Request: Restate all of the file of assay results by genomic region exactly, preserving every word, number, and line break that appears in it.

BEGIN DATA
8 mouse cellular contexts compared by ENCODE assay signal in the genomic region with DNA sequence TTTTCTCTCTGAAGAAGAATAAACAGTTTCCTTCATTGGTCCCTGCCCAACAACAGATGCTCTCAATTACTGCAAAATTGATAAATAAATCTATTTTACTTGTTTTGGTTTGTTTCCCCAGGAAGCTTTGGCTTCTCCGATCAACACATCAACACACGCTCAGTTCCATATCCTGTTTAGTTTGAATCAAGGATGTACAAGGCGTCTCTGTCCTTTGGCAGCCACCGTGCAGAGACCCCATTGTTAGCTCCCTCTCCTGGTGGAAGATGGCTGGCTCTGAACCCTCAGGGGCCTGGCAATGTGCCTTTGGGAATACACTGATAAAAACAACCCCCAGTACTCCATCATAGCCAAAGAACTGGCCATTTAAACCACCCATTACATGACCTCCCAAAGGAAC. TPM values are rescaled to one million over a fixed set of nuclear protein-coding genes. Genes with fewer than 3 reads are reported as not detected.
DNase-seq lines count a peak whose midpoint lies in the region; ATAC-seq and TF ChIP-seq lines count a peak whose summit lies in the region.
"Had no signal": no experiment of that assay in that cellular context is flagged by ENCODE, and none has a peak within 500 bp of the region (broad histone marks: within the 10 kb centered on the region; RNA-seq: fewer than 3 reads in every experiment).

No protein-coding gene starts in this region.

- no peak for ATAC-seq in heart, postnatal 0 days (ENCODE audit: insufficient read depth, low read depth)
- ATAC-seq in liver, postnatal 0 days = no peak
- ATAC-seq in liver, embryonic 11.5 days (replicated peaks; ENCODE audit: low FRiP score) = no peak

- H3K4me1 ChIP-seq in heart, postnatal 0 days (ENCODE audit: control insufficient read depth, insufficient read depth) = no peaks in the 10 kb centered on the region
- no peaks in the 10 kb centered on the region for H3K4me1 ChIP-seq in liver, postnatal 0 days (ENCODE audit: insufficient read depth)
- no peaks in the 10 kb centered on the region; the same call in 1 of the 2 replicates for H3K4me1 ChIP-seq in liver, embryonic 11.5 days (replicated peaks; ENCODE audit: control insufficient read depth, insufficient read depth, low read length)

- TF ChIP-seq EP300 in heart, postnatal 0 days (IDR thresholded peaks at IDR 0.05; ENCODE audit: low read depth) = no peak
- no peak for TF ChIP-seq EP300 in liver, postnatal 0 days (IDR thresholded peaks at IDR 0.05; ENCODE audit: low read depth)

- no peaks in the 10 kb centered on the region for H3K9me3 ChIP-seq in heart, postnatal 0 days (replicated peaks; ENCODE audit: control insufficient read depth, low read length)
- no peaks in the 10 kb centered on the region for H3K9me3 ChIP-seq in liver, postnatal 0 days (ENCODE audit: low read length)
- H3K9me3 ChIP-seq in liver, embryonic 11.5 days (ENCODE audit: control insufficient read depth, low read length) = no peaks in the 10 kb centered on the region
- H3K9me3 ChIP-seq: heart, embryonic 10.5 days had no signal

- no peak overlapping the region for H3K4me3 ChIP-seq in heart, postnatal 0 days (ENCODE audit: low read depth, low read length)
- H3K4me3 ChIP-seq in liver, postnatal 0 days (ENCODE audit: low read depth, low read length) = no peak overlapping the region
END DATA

8 mouse cellular contexts compared by ENCODE assay signal in the genomic region with DNA sequence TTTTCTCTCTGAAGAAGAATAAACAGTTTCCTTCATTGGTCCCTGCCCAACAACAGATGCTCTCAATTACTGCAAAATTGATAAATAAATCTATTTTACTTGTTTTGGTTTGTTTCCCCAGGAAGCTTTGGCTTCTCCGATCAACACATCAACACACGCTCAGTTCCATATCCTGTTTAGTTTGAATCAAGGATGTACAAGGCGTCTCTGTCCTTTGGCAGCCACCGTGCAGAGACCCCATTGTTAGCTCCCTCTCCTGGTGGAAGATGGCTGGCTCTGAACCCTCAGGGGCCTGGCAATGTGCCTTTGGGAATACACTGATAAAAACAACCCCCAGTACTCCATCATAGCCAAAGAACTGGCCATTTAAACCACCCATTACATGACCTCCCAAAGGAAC. TPM values are rescaled to one million over a fixed set of nuclear protein-coding genes. Genes with fewer than 3 reads are reported as not detected.
DNase-seq lines count a peak whose midpoint lies in the region; ATAC-seq and TF ChIP-seq lines count a peak whose summit lies in the region.
"Had no signal": no experiment of that assay in that cellular context is flagged by ENCODE, and none has a peak within 500 bp of the region (broad histone marks: within the 10 kb centered on the region; RNA-seq: fewer than 3 reads in every experiment).

No protein-coding gene starts in this region.

- no peak for ATAC-seq in heart, postnatal 0 days (ENCODE audit: insufficient read depth, low read depth)
- ATAC-seq in liver, postnatal 0 days = no peak
- ATAC-seq in liver, embryonic 11.5 days (replicated peaks; ENCODE audit: low FRiP score) = no peak

- H3K4me1 ChIP-seq in heart, postnatal 0 days (ENCODE audit: control insufficient read depth, insufficient read depth) = no peaks in the 10 kb centered on the region
- no peaks in the 10 kb centered on the region for H3K4me1 ChIP-seq in liver, postnatal 0 days (ENCODE audit: insufficient read depth)
- no peaks in the 10 kb centered on the region; the same call in 1 of the 2 replicates for H3K4me1 ChIP-seq in liver, embryonic 11.5 days (replicated peaks; ENCODE audit: control insufficient read depth, insufficient read depth, low read length)

- TF ChIP-seq EP300 in heart, postnatal 0 days (IDR thresholded peaks at IDR 0.05; ENCODE audit: low read depth) = no peak
- no peak for TF ChIP-seq EP300 in liver, postnatal 0 days (IDR thresholded peaks at IDR 0.05; ENCODE audit: low read depth)

- no peaks in the 10 kb centered on the region for H3K9me3 ChIP-seq in heart, postnatal 0 days (replicated peaks; ENCODE audit: control insufficient read depth, low read length)
- no peaks in the 10 kb centered on the region for H3K9me3 ChIP-seq in liver, postnatal 0 days (ENCODE audit: low read length)
- H3K9me3 ChIP-seq in liver, embryonic 11.5 days (ENCODE audit: control insufficient read depth, low read length) = no peaks in the 10 kb centered on the region
- H3K9me3 ChIP-seq: heart, embryonic 10.5 days had no signal

- no peak overlapping the region for H3K4me3 ChIP-seq in heart, postnatal 0 days (ENCODE audit: low read depth, low read length)
- H3K4me3 ChIP-seq in liver, postnatal 0 days (ENCODE audit: low read depth, low read length) = no peak overlapping the region